Someone sent me this beautiful Sensex chart a couple of days back. The chart shows how the stock market returns look like over short and long periods of investment.
There is not a single 15 year period where the market return has been negative.
Since the beginning of time, when Sensex was born (1979), pick any 7-year period, you will notice that there are only 3 instances when the return was negative.
Extend that time period to 10 years, and the number of instances of negative return reduces to one. Extend the time period to 15, 20, 25, and 30 years, and you will see there is not a single instance of negative return!
Let me explain how to read the chart below.
The 2nd and the 3rd columns show the Sensex level on March 31st for all years since 1979.
Next Column shows the 1-year return for each 1-year period. For example, if you invested in 1979, your return at the end of the year would have been 29%. Had you invested in 1980, your 1-year return would have been 35%, and so on.
The subsequent columns show the returns for each 3, 5, 7, 10, 15,20, 25 and 30 year periods. If you had invested in 1979, your 30 year return would have been 16%. If you had invested in 1980, your 30-year return would have been 18%.
Note that these are annualized returns considering a one-time investment at the beginning of the fiscal year.
Let’s start with the ‘1 Year’ column.
Notice the return of 267% during the 13th year? That is the highest ever annual return. The next year, it returned a negative 48% (red font, highlighted in yellow). This is the worst one year return. You will also notice that there are 13 years out of 41 years when Sensex lost money. That is a 32% probability of losing money on annual gains (losses).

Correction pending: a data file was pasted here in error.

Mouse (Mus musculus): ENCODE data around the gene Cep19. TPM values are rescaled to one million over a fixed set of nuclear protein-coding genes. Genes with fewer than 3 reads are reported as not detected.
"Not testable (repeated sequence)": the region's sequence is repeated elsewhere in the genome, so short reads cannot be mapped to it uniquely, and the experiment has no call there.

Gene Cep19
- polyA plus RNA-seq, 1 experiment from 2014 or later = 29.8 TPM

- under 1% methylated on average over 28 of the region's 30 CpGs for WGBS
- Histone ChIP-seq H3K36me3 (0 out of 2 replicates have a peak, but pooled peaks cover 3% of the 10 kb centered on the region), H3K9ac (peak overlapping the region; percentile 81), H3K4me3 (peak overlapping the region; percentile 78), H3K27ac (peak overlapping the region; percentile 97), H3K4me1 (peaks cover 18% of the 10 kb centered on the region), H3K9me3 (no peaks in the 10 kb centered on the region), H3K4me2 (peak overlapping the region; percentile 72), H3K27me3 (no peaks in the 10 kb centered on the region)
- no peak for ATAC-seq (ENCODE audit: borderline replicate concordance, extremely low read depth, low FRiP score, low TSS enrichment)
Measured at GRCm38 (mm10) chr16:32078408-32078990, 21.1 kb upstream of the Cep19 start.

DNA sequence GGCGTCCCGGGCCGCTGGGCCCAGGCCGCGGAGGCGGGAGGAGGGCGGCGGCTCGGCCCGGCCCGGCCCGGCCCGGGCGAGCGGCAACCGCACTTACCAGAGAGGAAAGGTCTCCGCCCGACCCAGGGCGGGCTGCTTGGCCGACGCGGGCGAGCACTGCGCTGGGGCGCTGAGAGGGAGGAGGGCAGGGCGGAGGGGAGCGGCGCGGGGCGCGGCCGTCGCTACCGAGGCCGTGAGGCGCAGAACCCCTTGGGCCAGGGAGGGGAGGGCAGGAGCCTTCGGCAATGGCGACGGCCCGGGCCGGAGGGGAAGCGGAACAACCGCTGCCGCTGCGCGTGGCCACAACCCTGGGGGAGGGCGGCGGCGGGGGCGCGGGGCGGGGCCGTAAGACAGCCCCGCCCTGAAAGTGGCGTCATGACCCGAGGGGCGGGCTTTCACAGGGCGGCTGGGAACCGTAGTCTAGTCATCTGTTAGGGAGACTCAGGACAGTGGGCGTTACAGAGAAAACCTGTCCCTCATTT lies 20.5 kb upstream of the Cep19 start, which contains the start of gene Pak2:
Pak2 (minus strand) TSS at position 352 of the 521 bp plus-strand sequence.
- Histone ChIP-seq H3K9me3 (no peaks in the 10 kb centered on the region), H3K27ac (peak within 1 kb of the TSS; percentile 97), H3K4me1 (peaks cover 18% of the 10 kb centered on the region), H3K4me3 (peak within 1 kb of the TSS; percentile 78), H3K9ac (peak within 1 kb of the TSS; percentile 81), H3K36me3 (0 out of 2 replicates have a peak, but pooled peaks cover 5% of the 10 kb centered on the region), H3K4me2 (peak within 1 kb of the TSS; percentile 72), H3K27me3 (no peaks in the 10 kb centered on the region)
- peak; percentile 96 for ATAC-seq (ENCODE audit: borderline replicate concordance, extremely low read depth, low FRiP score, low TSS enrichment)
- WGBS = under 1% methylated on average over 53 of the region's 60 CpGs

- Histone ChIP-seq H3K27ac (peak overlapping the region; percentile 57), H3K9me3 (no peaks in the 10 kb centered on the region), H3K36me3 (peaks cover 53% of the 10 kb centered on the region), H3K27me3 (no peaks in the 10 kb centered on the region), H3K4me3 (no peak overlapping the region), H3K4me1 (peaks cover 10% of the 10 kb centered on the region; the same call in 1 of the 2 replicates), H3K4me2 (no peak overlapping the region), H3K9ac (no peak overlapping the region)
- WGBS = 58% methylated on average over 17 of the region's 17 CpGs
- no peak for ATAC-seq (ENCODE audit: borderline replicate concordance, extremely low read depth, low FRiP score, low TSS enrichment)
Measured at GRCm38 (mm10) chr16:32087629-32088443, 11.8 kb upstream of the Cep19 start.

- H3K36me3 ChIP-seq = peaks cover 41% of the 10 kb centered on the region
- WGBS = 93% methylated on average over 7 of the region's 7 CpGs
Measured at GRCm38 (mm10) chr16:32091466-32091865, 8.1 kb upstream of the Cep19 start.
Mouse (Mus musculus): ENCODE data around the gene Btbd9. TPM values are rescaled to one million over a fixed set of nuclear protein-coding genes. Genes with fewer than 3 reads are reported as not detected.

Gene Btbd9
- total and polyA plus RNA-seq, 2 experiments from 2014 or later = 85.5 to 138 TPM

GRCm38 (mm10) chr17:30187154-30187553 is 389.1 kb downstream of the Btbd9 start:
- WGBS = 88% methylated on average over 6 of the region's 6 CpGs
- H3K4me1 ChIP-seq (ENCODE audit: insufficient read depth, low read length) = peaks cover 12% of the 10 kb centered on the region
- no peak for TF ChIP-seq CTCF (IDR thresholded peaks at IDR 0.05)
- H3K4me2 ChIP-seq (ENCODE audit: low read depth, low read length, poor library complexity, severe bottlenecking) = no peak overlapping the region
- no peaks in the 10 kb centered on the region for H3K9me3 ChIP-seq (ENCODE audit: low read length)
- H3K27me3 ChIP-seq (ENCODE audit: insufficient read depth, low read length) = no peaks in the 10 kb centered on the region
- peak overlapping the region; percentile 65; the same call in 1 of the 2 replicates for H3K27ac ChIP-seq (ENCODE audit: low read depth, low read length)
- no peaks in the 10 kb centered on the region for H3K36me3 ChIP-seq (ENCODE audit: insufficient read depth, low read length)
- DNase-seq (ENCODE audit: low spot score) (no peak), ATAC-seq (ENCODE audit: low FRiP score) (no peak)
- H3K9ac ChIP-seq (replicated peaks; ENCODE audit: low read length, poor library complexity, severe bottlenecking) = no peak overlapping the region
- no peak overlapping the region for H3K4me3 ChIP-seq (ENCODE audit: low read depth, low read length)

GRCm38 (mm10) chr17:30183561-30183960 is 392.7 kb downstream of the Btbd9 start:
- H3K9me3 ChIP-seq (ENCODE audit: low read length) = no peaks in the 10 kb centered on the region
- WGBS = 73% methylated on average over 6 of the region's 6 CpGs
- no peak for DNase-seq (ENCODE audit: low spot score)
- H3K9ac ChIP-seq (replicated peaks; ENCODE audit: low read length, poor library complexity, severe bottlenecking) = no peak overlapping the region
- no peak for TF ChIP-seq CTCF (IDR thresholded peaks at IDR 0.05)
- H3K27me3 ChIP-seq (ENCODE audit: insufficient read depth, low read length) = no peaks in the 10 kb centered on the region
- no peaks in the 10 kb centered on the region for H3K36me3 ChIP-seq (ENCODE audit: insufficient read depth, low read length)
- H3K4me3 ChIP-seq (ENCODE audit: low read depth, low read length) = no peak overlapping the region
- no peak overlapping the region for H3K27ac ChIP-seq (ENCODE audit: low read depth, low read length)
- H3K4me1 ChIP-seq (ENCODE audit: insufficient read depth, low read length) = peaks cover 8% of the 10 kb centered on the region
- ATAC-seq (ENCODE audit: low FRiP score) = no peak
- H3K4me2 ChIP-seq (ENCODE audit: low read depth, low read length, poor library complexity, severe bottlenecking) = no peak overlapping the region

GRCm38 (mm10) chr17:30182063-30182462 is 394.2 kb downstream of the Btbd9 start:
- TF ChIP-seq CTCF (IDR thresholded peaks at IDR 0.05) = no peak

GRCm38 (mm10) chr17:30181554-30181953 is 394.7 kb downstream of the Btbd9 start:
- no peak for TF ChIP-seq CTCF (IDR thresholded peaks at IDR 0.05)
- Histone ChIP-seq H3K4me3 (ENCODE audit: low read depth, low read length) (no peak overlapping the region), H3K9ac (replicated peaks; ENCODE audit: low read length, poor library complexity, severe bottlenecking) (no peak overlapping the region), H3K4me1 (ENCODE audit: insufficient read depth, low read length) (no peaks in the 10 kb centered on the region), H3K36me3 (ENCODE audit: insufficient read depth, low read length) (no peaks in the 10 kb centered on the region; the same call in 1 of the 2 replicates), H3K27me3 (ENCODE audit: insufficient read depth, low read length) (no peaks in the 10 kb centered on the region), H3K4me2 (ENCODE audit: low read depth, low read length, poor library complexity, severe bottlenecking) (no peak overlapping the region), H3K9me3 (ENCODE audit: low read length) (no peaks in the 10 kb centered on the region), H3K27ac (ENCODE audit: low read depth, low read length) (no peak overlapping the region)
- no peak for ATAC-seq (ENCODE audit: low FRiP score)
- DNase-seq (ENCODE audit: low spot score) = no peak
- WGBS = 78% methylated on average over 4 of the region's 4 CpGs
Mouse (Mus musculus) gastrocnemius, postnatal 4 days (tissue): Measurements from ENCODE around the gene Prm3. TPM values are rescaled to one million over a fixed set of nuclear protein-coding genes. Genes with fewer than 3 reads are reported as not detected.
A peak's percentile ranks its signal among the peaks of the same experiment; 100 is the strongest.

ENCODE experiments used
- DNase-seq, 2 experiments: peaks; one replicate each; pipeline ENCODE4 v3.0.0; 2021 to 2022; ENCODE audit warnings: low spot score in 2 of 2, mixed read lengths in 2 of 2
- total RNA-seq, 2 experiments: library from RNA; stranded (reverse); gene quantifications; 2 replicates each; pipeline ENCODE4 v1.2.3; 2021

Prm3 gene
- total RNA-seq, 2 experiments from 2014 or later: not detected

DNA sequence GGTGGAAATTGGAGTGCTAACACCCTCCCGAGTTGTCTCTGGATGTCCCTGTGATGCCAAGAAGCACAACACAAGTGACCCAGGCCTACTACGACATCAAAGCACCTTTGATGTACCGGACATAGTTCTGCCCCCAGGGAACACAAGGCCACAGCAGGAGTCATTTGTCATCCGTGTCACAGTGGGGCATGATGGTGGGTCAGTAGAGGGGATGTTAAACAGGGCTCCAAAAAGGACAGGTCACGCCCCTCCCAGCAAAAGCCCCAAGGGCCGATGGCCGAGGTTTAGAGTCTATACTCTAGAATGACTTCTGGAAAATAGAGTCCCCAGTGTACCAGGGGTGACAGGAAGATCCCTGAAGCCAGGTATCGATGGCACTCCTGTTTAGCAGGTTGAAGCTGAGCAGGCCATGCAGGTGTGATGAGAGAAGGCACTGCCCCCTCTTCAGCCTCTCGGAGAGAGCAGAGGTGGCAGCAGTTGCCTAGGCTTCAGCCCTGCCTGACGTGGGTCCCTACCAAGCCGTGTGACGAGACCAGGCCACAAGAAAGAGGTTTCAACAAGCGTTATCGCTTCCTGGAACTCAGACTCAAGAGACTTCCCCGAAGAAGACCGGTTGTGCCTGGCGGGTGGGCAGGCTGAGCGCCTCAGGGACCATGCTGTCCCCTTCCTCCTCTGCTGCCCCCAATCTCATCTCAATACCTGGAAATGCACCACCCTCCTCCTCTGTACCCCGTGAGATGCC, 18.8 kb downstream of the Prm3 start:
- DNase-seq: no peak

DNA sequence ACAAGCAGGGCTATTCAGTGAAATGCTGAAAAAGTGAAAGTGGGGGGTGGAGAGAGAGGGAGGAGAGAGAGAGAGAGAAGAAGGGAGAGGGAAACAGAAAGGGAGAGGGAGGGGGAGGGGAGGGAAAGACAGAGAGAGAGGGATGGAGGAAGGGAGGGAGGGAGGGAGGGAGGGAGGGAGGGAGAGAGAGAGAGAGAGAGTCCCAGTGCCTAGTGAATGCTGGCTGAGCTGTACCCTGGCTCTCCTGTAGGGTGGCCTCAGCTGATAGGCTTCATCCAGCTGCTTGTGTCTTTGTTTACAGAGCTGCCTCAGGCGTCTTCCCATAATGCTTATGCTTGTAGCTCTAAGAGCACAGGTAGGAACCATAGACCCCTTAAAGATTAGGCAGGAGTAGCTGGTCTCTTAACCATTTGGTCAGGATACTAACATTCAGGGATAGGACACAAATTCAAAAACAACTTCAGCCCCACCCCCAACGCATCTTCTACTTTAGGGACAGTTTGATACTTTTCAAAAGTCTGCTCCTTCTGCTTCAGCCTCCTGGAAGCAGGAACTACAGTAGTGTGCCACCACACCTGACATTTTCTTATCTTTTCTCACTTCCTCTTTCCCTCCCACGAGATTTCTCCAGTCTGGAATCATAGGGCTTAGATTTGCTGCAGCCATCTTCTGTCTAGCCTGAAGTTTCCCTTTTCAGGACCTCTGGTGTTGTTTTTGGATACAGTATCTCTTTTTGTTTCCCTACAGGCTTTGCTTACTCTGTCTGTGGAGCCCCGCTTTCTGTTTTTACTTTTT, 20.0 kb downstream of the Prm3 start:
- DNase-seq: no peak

Let’s fast forward to the column ’10 Years’. Notice how the best period have a return of 35% and the worst period lost 2%.
Next, look at the ’15 Year’ column. You will notice that the Sensex has gained in each and every period. More importantly, the gain has beaten the average inflation almost always.
Important takeaways are –
- Long term investors have been rewarded well.
- As the investment duration increases, the volatility and the range of return decreases.
- As the investment duration increases, the probability of loss decreases.
- In the long term, Sensex has beaten inflation hands down.
If this chart doesn’t convince a person about the long term risk and reward, nothing else will.
If we extend this logic and apply it to a basket of blue chips, the returns may be possibly higher.
Now is an excellent time to identify good companies and start building a solid portfolio.
In my book, ‘Stock Picking Made Easy’, you will find a simple strategy to identify great companies at reasonable valuations in the Indian Stock Exchange.
Identifying great companies at the right time is the key to long term wealth creation.